not goofy

When a hailstorm destroyed the harvest of a small family-farm in Illinois in 1922, it meant 16 year old Clyde could not enter college. Four years on he had built his own telescope and came across what would later be known as the Kuiper belt. Today, after travelling through space for 9 years at a speed of just under 50.000 km/h, his ashes flew past another of his discoveries, Pluto. 

can't help the pun
I could not resist the (admittedly) cheap pun

Mind-boggling numbers, as are inherent in cosmology and astrophysics, rarely fail to amaze me. If an event allows to combine those with stories of anthropogenic achievement, individually sparked and collectively celebrated, then that’s probably as inspirational and uplifting as science gets.

NASA's New Horizons space probe (BRUCE WEAVER/AFP/Getty Images)
New Horizons (BRUCE WEAVER/AFP/Getty)

I don’t know what kind of person Clyde Tombaugh was, whether I would have found him pleasant or repulsive, and of course that’s not even remotely relevant. The greater the distance, the wider the span of interpretation.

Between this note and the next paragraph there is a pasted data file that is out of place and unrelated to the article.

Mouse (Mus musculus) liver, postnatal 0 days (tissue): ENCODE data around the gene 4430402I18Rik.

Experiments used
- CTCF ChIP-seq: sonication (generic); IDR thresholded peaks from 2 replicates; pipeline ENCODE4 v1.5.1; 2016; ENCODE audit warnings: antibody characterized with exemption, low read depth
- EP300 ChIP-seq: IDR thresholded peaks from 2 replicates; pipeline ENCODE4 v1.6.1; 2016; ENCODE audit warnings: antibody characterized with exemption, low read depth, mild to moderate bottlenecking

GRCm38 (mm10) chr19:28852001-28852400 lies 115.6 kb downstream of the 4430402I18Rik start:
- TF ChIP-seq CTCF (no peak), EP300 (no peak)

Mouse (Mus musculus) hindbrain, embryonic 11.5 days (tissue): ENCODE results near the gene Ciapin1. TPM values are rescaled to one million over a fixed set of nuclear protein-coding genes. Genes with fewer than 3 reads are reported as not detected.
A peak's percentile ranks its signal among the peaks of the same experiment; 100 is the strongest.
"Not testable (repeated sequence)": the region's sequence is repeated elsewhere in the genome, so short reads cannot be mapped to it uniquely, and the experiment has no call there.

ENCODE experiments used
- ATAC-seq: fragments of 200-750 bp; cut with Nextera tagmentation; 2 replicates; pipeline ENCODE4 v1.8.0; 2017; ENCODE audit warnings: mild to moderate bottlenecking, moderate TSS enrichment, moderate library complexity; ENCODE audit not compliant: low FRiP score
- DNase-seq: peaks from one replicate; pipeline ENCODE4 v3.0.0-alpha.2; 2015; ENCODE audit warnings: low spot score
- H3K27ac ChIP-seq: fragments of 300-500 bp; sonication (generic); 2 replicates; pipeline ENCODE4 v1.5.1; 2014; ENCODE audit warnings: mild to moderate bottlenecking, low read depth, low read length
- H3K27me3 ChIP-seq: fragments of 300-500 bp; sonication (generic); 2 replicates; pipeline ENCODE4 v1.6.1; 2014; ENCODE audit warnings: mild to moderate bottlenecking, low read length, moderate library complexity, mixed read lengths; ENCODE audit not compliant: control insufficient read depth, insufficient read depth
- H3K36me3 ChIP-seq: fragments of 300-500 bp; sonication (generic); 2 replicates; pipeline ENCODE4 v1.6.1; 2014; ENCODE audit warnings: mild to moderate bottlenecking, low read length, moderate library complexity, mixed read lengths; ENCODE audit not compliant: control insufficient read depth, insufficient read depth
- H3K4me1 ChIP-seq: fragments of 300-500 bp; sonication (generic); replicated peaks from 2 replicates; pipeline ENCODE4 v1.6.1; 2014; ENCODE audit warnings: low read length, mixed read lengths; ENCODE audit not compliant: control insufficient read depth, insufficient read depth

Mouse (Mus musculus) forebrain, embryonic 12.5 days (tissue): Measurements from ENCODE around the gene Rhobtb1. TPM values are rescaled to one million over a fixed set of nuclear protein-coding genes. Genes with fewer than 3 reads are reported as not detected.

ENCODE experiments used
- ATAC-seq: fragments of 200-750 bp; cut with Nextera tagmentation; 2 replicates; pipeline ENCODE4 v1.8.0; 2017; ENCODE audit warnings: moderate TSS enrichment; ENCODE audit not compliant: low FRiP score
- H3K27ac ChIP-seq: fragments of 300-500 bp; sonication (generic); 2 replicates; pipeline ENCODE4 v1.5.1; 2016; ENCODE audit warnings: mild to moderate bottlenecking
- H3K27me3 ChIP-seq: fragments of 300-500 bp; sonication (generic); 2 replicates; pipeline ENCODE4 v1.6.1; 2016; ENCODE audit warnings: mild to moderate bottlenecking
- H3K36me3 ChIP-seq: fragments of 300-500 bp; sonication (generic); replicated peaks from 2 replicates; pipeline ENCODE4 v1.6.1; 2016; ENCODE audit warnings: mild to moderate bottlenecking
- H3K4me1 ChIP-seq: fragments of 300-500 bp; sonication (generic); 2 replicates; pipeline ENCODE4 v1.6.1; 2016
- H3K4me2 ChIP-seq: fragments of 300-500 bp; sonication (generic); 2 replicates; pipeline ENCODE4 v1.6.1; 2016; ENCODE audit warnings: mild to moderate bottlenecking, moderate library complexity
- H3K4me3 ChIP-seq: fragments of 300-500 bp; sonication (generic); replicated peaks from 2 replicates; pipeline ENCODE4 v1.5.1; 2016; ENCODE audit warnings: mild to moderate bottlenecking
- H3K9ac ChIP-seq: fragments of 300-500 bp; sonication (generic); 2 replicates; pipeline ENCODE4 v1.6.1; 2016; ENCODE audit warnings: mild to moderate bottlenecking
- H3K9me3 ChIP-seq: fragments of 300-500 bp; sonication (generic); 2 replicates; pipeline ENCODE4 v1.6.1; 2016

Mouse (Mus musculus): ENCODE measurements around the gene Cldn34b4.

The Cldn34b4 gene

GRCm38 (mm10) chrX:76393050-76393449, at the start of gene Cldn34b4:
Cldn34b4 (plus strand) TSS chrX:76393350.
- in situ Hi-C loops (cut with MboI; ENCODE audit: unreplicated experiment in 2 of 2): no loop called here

Precise judgement, if at all, is only ever possible at very close range and again is rendered worthless if it does not take the observer into consideration.

This of course refers to Mr. Heisenberg’s findings and allows me to effortlessly jump from astrophysics to quantum physics, only to applaud CERN for another of this week’s scientific breakthroughs, the discovery of a new particle: Grüss Gott, Pentaquark!

pluto nasa
NASA’s release of the the most detailed image of Pluto so far. Notice the dog-head shape, centered in the bottom-half. Yep, Disney’s Walt knew what he was doing.

Clyde Tombaugh
Clyde Tombaugh, 1928, at his family’s farm with his homemade telescope. Two years on he’ll discover Pluto, which his body’s ashes will fly by 87 years later. (source)
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